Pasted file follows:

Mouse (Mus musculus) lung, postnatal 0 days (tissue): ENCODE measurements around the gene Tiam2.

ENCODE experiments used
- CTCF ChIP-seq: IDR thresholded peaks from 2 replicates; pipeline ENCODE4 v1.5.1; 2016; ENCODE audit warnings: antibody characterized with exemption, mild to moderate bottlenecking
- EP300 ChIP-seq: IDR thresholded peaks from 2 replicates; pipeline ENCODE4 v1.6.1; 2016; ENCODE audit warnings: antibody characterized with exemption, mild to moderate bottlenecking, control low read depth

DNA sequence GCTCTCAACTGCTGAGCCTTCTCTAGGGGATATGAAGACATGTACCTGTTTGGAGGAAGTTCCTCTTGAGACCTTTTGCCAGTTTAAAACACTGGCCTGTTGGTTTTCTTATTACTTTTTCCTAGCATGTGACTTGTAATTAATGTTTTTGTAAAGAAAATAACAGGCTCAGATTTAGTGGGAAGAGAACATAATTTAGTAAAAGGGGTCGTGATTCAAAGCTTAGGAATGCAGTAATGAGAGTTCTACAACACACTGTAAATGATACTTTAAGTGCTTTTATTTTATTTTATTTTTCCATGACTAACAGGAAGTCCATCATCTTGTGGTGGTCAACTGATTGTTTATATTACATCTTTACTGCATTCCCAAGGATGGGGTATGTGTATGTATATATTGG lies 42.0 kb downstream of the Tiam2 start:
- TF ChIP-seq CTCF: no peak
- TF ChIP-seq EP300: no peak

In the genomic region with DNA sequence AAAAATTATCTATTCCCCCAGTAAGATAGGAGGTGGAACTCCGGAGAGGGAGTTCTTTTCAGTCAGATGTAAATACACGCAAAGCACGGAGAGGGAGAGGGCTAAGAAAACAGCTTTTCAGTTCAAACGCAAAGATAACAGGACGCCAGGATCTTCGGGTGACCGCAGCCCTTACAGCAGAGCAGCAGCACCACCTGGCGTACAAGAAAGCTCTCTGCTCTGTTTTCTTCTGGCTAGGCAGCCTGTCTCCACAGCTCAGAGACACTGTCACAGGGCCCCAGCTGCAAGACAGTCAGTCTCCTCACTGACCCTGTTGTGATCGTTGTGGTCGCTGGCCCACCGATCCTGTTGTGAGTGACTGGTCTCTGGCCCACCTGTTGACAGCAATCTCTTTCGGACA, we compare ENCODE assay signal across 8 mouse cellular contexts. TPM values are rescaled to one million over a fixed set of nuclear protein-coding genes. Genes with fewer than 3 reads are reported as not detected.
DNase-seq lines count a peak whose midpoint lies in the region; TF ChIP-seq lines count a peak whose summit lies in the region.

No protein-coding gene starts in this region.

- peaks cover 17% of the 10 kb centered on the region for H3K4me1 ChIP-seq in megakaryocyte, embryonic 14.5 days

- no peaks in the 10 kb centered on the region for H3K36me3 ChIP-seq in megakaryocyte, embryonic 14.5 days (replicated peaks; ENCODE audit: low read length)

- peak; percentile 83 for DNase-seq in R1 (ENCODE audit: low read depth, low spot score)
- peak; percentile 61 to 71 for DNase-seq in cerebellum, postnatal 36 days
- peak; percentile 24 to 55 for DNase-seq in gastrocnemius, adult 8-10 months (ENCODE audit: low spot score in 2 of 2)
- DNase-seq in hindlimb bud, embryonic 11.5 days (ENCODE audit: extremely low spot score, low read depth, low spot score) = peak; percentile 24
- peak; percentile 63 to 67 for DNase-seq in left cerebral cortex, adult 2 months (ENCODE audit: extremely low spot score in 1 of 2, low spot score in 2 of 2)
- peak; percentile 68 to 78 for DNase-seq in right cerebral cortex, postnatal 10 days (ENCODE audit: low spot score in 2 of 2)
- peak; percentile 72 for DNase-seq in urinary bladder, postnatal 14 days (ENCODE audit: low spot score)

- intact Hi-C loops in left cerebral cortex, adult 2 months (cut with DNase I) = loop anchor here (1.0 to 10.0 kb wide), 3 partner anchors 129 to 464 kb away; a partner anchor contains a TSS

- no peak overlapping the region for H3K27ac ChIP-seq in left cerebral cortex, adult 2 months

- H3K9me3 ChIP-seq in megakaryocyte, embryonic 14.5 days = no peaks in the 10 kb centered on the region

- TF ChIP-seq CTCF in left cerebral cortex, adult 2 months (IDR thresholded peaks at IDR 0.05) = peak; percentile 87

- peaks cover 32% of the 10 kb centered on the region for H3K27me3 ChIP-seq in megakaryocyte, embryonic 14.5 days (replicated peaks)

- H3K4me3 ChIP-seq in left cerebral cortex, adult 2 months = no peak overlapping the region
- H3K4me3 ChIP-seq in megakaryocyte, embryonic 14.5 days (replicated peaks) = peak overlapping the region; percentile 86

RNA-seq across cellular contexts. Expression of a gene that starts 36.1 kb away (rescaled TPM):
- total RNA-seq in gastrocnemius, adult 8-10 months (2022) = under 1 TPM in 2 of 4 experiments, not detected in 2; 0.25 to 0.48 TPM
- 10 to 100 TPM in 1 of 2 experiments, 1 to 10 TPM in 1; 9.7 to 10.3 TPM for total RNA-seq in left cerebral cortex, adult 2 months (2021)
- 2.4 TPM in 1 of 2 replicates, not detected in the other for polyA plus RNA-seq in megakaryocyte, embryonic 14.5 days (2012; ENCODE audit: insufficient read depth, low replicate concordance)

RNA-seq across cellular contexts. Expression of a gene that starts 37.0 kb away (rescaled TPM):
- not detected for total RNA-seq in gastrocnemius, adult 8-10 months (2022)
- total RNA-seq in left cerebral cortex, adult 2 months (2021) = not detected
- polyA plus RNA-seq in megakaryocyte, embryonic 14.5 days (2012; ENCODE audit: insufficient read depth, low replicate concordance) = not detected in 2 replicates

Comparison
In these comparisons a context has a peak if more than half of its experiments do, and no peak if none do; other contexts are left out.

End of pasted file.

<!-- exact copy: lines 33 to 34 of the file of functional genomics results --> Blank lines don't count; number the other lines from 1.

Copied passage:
- total RNA-seq in left cerebral cortex, adult 2 months (2021) = not detected
- polyA plus RNA-seq in megakaryocyte, embryonic 14.5 days (2012; ENCODE audit: insufficient read depth, low replicate concordance) = not detected in 2 replicates